SANTIAGO, Nov 4 (Reuters) - An indigenous community opposed to Goldcorp’s copper and gold El Morro mine in northern Chile is poised to present at least one new legal action against the project this month, the group’s lawyer told Reuters on Monday.
The $3.9 billion mine was given the green light again last month, after Chile’s Supreme Court froze its environmental permit last year until the company fully consulted the local Diaguita community.
The Diaguita say the consultation, based on an International Labor Organization convention, wasn’t properly conducted. The roughly 260 families involved in the case are also upset the mine is planned on what they deem their sacred ancestral land and fear the mine could pollute a local river.
“We could end up focused on one, or two or three (legal actions),” said Nancy Yanez, a lawyer with human rights NGO Observatorio Ciudadano. “In any case... it will be within the next few weeks,” she added. She declined to give further details on what legal actions the group is mulling.
Goldcorp did not immediately reply to a request for comment. The company has said it continues “community engagement” and is committed to partnership with indigenous groups.
El Morro, 70 percent owned by Goldcorp and 30 percent by New Gold, had been due to begin operations in 2017.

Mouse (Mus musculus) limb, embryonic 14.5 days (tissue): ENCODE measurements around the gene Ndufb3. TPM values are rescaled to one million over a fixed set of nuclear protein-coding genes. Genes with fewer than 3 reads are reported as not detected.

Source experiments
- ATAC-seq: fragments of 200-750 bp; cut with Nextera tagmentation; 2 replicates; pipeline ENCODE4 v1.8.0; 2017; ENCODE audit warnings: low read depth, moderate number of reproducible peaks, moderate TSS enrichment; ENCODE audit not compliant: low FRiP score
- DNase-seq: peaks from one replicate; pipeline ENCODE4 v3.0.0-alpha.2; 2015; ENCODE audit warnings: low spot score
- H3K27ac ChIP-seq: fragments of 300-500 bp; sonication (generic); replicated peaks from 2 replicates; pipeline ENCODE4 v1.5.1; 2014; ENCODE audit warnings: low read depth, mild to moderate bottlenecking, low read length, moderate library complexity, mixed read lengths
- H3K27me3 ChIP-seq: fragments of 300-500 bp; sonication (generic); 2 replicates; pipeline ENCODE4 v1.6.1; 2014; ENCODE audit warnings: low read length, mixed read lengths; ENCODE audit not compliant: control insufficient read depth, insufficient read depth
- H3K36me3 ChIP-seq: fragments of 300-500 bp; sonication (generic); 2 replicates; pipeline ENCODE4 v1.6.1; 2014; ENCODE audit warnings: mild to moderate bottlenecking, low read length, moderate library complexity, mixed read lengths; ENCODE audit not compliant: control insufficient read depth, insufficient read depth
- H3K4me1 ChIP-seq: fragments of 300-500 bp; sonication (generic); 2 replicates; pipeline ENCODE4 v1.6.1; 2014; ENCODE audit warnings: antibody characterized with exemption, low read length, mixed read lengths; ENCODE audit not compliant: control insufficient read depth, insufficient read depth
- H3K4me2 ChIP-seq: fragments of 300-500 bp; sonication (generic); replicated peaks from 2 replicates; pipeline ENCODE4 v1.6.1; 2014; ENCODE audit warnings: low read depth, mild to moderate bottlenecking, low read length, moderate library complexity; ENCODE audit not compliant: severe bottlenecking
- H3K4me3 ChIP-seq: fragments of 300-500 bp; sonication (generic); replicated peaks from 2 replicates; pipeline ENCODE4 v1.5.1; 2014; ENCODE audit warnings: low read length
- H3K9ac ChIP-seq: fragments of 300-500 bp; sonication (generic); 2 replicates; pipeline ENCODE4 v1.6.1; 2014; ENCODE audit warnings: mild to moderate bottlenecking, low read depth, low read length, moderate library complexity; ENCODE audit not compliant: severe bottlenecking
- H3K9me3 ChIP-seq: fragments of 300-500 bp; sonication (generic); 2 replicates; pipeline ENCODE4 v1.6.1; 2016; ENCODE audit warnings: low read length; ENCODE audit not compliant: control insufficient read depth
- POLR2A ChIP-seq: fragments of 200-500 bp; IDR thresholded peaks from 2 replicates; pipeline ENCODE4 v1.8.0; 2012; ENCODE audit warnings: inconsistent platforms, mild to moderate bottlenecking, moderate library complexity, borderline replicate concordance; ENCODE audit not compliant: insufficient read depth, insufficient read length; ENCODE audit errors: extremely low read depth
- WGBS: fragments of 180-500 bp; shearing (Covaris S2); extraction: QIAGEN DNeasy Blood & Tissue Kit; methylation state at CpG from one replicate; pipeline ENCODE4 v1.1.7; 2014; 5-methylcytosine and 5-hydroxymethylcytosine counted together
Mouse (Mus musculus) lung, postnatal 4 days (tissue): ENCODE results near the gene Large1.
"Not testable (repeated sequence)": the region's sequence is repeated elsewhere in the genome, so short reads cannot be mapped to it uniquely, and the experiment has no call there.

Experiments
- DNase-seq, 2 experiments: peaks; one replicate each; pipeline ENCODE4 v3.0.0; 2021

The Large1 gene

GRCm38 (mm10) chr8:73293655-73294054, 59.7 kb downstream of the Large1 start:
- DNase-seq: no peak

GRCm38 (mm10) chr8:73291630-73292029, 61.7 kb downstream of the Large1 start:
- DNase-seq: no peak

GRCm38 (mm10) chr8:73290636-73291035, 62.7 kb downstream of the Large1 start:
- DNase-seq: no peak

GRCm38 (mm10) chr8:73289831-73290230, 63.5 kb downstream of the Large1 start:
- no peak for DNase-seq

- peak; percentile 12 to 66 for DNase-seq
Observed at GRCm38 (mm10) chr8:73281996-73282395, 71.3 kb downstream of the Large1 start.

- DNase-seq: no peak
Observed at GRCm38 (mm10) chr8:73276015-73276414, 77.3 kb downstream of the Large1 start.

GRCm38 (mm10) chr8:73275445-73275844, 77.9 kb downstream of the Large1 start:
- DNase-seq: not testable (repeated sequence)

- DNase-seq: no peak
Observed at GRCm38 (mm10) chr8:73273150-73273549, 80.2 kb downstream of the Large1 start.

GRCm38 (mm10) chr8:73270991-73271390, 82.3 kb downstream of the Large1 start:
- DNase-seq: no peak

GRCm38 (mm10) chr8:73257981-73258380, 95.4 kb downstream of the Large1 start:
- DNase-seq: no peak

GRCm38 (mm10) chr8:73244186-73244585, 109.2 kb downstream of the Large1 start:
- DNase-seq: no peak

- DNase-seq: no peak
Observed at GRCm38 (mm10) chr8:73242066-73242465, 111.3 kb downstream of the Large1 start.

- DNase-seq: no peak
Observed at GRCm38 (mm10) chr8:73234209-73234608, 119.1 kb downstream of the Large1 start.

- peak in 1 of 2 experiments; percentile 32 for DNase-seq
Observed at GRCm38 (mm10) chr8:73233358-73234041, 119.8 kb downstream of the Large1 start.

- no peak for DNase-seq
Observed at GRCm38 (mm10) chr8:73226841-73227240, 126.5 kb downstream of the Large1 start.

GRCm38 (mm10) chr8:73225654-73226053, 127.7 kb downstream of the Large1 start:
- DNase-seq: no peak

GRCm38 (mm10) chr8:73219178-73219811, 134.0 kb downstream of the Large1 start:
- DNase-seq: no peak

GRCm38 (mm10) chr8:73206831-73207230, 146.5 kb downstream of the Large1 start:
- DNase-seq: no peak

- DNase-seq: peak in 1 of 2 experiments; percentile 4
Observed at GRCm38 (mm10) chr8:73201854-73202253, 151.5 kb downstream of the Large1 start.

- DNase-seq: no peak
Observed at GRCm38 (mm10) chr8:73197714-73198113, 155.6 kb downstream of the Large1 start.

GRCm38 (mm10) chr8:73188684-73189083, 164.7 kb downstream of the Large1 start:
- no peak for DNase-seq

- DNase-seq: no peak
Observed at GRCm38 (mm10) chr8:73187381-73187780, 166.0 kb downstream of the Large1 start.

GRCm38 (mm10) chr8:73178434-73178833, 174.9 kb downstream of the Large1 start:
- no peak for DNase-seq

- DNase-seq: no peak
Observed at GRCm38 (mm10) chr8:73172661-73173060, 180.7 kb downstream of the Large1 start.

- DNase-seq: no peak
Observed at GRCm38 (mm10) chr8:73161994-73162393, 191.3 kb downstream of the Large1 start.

It is one of several mining and power projects that have suffered setbacks in world No.1 copper producer Chile, where environmental and indigenous groups are increasingly taking their complaints to court.
Chile is heavily dependent on mining, with copper accounting for roughly 60 percent of export revenue. Many in the Andean country say they haven’t benefited from the spoils of the copper boom and feel mining has harmed the environment.
One of the most emblematic cases is fellow Canadian miner Barrick Gold Corp’s Pascua-Lama mine, which straddles the border with Argentina and is close to where El Morro is planned. Barrick said last week it was shelving the controversial gold project indefinitely.
Both Chile’s supreme court and the new environmental regulator suspended the project earlier this year on environmental grounds.
An indigenous community had also led the opposition to Pascua-Lama, and Barrick’s decision may galvanize environmental opposition to such projects.
“El Morro is the same as Pascua-Lama. What you have is a decision by authorities to go against fundamental indigenous rights... and give the green light to a project without having the environmental and social safeguards necessary to having good mining practices in Chile,” Yanez said.